As Aleppo evacuates the battle for Syria has become a source of sad musical inspiration

“I mean why? We also have feelings. “Do demonstrations, go out into the streets, ask politicians to do something to help Syrian people,” he says. “After all these years I don’t think [anything] will change, because it’s only getting worse. … We’re not humans? The battle for Aleppo seems all but decided, but Syria’s long and bloody civil war marches forward.Player utilitiesPopout
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downloadThis story is based on a radio interview. Anyone who accepted this killing. Though this nation has been held hostage by civil war, the attention span of the West has ebbed and flowed according to political priorities of the moment. Any inclination that opposition forces might successfully topple the government of President Bashar al-Assad have been foregone. Listen to the full interview. It’s going to be very bad for many other countries. I have this anger against anyone who could help and didn’t do anything, and it’s against anyone who was part of this. We also get afraid when our houses get bombed. However, he is still appealing to American civilians. Nearly six years later, those that once were paying attention seem to have lost interest. Basel Marshall feels that acutely. “We just want them to take actions. Marshall is a rapper and his lyrics tell the story of the struggle to survive. This 24-year-old fled what has since become the ISIS stronghold city of Raqqa, and now lives in Bergheim, Germany. As this war goes on, he’s feeling more and more hopeless, like no one in the world is hearing his call for help. “We’re also human,” he says. Send help to Aleppo, do some demonstrations in America against this regime, do anything.”
Marshall believes that President-elect Donald Trump is “useless” and says the incoming commander-in-chief will do nothing to help Syrians. It’s only because we’re Syrians it’s OK that we die? We want from people just support us. Anyone who gave the greenlight to Bashar al-Assad to kill those people.”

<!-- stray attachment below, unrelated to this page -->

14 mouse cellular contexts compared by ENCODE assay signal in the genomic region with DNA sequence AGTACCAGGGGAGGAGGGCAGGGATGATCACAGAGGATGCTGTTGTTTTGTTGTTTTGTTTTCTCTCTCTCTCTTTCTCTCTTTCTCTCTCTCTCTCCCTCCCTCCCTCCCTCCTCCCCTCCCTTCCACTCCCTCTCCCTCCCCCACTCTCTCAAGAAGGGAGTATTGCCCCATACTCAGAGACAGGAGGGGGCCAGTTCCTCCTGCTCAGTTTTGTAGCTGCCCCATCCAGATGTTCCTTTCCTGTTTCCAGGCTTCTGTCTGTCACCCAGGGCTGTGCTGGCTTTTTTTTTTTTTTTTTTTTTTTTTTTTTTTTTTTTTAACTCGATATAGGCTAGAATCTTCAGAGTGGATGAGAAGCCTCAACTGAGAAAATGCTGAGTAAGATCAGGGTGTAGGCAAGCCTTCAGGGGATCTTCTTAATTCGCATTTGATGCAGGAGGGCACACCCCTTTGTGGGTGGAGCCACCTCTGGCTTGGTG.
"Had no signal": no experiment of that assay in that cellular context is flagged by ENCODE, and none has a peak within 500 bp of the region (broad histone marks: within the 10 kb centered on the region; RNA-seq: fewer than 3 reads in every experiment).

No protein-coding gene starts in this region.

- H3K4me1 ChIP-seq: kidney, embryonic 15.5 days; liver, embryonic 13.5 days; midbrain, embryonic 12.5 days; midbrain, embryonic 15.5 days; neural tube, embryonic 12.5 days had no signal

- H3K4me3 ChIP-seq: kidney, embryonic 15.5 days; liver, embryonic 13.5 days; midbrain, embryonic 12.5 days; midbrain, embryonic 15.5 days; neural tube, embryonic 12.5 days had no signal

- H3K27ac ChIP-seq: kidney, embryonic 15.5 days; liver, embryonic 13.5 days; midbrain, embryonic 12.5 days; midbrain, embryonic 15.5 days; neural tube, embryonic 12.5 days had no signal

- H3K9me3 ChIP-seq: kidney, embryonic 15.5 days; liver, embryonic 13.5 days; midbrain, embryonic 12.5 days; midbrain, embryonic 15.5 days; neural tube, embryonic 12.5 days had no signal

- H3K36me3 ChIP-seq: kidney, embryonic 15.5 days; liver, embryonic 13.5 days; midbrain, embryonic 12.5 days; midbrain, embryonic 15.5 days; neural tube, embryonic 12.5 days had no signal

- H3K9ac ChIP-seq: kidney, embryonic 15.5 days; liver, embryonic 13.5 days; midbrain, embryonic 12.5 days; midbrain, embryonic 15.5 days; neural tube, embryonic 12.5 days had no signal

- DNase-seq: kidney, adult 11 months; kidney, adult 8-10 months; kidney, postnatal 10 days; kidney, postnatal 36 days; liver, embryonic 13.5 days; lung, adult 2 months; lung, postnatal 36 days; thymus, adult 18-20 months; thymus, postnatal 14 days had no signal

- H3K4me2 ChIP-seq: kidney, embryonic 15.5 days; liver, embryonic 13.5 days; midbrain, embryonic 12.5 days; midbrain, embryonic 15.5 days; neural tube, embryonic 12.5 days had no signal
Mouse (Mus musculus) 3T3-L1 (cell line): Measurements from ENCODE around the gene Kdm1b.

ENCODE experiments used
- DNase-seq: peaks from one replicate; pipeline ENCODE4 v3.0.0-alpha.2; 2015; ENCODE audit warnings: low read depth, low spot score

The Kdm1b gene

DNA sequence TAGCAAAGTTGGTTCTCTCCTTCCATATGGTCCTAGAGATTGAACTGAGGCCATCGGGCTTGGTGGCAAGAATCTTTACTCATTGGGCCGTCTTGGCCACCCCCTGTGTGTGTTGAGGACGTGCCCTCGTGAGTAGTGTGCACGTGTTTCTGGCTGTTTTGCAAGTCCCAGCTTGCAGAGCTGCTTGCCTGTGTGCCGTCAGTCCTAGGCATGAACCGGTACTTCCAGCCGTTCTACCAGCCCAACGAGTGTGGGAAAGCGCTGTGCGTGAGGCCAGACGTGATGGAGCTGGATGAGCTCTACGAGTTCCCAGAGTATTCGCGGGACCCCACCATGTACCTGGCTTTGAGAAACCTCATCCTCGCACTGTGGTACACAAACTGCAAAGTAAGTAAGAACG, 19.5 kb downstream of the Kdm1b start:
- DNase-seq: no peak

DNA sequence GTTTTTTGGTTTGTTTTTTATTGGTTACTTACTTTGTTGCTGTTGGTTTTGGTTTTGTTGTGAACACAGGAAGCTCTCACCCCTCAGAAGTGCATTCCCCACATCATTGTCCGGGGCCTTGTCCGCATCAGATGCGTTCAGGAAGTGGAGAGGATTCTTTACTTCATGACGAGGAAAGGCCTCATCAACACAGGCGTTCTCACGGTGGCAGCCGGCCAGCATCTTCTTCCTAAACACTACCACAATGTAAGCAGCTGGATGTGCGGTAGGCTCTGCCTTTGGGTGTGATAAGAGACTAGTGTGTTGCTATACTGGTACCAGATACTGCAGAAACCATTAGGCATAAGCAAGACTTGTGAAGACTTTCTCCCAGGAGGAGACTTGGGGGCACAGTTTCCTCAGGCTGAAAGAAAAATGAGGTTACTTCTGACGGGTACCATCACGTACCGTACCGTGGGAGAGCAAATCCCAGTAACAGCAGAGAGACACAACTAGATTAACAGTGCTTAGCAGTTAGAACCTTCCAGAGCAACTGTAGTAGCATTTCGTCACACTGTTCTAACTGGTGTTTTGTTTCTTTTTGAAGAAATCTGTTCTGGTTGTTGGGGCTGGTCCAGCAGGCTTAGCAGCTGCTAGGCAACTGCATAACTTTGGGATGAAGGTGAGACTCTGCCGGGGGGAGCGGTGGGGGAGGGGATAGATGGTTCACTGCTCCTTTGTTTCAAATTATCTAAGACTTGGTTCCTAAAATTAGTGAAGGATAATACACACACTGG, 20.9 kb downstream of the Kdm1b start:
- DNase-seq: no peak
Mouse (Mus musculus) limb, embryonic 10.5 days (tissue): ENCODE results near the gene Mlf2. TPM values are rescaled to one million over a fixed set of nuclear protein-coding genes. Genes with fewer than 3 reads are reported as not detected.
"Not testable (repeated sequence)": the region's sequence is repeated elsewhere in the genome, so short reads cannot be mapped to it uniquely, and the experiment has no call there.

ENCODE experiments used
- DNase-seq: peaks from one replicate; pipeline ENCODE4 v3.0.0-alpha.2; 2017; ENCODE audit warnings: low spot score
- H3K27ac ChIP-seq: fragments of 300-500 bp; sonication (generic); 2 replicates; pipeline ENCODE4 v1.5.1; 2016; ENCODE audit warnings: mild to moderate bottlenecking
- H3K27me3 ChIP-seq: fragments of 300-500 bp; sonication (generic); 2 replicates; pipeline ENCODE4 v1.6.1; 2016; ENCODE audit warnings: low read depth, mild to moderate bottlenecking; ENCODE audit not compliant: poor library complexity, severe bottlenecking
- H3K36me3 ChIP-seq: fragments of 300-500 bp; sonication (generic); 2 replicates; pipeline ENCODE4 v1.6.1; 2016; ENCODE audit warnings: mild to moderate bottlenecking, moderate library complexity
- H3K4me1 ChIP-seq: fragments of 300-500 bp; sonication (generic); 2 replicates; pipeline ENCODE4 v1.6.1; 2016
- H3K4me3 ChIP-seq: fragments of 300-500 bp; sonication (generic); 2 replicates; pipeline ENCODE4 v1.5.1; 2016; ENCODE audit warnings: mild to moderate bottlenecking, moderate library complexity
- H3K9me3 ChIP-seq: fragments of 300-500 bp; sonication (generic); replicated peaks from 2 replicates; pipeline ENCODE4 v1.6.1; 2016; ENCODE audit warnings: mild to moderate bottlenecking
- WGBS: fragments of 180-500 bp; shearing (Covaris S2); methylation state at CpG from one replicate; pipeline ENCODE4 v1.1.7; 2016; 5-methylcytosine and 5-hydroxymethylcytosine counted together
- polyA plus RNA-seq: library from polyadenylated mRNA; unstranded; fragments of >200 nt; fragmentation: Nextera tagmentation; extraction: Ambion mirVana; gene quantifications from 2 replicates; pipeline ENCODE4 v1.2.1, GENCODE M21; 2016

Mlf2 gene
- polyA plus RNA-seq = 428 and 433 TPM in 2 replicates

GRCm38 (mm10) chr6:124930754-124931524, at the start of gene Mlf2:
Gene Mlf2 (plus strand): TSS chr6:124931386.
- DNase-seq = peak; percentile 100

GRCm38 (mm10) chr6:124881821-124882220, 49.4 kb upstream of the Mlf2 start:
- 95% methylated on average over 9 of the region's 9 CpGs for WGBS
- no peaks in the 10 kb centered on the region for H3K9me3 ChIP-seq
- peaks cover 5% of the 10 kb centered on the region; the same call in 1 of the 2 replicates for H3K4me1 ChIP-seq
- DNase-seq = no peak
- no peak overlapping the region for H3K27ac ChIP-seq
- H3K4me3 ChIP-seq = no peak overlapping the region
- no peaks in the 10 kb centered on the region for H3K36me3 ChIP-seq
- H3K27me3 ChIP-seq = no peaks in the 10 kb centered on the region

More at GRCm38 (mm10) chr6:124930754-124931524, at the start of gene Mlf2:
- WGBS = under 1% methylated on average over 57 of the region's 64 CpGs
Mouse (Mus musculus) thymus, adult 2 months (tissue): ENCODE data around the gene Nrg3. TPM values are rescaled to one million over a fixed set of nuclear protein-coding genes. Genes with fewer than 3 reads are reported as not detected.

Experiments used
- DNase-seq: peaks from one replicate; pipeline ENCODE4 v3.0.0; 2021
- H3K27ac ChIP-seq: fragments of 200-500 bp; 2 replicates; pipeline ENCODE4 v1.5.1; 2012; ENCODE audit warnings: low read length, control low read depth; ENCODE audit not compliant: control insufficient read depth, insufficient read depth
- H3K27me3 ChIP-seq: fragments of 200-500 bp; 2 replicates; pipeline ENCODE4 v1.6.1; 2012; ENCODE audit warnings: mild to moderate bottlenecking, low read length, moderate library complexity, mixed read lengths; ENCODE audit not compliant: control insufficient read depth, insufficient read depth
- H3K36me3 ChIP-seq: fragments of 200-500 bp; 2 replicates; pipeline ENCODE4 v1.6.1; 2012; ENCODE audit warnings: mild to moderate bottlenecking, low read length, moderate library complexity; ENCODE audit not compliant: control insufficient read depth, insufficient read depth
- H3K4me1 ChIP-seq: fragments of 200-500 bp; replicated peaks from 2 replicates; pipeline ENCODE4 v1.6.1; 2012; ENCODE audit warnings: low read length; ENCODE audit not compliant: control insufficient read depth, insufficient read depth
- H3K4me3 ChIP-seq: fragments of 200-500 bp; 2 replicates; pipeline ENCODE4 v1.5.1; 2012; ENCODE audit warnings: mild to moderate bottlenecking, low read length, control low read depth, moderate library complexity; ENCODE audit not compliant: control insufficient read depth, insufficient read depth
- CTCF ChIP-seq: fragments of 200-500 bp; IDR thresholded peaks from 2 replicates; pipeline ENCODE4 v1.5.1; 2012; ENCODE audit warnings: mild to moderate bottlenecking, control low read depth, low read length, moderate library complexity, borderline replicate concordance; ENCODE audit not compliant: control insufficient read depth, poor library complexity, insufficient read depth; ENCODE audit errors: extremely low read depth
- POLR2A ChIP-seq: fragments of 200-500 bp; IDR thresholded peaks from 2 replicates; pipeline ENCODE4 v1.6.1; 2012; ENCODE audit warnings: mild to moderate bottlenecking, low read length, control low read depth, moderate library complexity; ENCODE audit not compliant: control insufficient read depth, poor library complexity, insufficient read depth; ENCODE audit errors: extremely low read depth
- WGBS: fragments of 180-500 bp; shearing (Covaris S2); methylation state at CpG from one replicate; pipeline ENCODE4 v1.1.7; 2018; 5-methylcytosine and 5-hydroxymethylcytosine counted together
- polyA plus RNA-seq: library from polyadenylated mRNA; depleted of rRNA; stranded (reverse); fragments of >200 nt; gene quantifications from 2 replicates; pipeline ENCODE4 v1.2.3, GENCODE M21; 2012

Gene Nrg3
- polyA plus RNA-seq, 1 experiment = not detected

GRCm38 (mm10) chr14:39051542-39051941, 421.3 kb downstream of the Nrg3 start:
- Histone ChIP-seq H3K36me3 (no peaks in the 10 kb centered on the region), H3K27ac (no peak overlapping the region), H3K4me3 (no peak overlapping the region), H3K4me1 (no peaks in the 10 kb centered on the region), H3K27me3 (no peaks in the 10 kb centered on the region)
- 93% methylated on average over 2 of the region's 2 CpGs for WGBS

It’s time for humanity to step up for the people of Syria, Marshall argues. “We don’t want to die … We want to carry on in our lives.”
Check out Marshall’s song about the conflict below. We also get afraid when we see our neighbors in another city get choked to death by chemical weapons.”
Marshall says he isn’t asking the world to come and fight in Syria, but for the international community to care. In viewing the destruction, Marshall believes the outside world does not value Syrian lives. “The Syrian war started in 2011 and now we’re almost at 2017,” he says. Believe me, it’s only getting worse.”
According to the United Nations Office for the Coordination of Humanitarian Affairs, 13.5 million people are in need in Syria, and more than a quarter of a million people have been killed since the conflict began. We do, yeah, I was sad — I was very sad about what happened. But we’re also humans and we also deserve some support.”
He continues: “It makes me feel like the world is looking at us like we’re second quality humans. Many in the United States and Europe watched the crisis with delusions of democracy when anti-regime protests bubbled up in the southern city of Deraa in March 2011. This story first aired as an interview on PRI’s The Takeaway, a public radio program that invites you to be part of the American conversation. PRI.org

As the city burns, tens of thousands of civilians and those opposed to the military are being evacuated as government forces retake Aleppo. Don’t lose this chance, because believe me, if the regime got control in Syria, it’s going to be very bad for the whole Middle East. “As you can see, Paris or Charlie Hebdo or Brussels, things happened [there], and the whole world got crazy about it,” he says. “What I’m asking, and many Syrians are asking to all the civilians, American civilians or American politicians, have a little bit of humanity, because we didn’t see anything of that humanity they’re claiming they have,” says Marshall. “We also have families. But for those people, no, we have to support them and we have to pray for Paris?